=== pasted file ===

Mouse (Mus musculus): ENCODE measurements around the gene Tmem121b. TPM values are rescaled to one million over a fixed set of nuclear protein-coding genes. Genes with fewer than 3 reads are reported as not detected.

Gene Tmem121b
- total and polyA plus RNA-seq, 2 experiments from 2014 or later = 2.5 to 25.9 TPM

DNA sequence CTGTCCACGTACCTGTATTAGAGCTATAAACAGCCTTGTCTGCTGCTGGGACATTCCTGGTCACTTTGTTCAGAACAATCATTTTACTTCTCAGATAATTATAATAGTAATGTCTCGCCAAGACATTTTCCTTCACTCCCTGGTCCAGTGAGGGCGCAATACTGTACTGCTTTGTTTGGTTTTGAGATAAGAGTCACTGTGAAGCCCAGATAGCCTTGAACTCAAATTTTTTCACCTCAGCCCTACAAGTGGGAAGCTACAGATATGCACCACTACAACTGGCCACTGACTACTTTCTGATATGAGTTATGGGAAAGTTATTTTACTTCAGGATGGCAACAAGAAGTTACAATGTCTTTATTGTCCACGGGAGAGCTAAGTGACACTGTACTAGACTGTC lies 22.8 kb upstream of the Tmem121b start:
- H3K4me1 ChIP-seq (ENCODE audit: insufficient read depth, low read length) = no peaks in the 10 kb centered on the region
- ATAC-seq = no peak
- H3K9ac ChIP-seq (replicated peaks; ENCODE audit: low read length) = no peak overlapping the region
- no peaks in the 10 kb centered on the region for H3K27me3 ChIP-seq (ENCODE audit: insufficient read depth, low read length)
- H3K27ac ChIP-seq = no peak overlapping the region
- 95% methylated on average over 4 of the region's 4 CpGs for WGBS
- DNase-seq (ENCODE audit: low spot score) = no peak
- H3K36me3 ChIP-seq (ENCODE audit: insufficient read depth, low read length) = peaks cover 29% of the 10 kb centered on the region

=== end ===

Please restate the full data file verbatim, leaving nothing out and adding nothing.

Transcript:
Mouse (Mus musculus): ENCODE measurements around the gene Tmem121b. TPM values are rescaled to one million over a fixed set of nuclear protein-coding genes. Genes with fewer than 3 reads are reported as not detected.

Gene Tmem121b
- total and polyA plus RNA-seq, 2 experiments from 2014 or later = 2.5 to 25.9 TPM

DNA sequence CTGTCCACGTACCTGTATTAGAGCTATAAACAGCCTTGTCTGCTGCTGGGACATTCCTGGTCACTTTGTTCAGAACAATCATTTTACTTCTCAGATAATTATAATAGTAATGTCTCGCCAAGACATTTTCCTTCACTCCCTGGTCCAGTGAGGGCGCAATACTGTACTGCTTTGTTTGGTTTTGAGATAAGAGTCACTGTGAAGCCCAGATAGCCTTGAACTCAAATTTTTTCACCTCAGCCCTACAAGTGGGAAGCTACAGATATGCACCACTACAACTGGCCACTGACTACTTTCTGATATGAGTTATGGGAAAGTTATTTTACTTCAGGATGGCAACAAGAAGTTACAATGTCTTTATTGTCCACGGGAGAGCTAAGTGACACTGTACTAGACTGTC lies 22.8 kb upstream of the Tmem121b start:
- H3K4me1 ChIP-seq (ENCODE audit: insufficient read depth, low read length) = no peaks in the 10 kb centered on the region
- ATAC-seq = no peak
- H3K9ac ChIP-seq (replicated peaks; ENCODE audit: low read length) = no peak overlapping the region
- no peaks in the 10 kb centered on the region for H3K27me3 ChIP-seq (ENCODE audit: insufficient read depth, low read length)
- H3K27ac ChIP-seq = no peak overlapping the region
- 95% methylated on average over 4 of the region's 4 CpGs for WGBS
- DNase-seq (ENCODE audit: low spot score) = no peak
- H3K36me3 ChIP-seq (ENCODE audit: insufficient read depth, low read length) = peaks cover 29% of the 10 kb centered on the region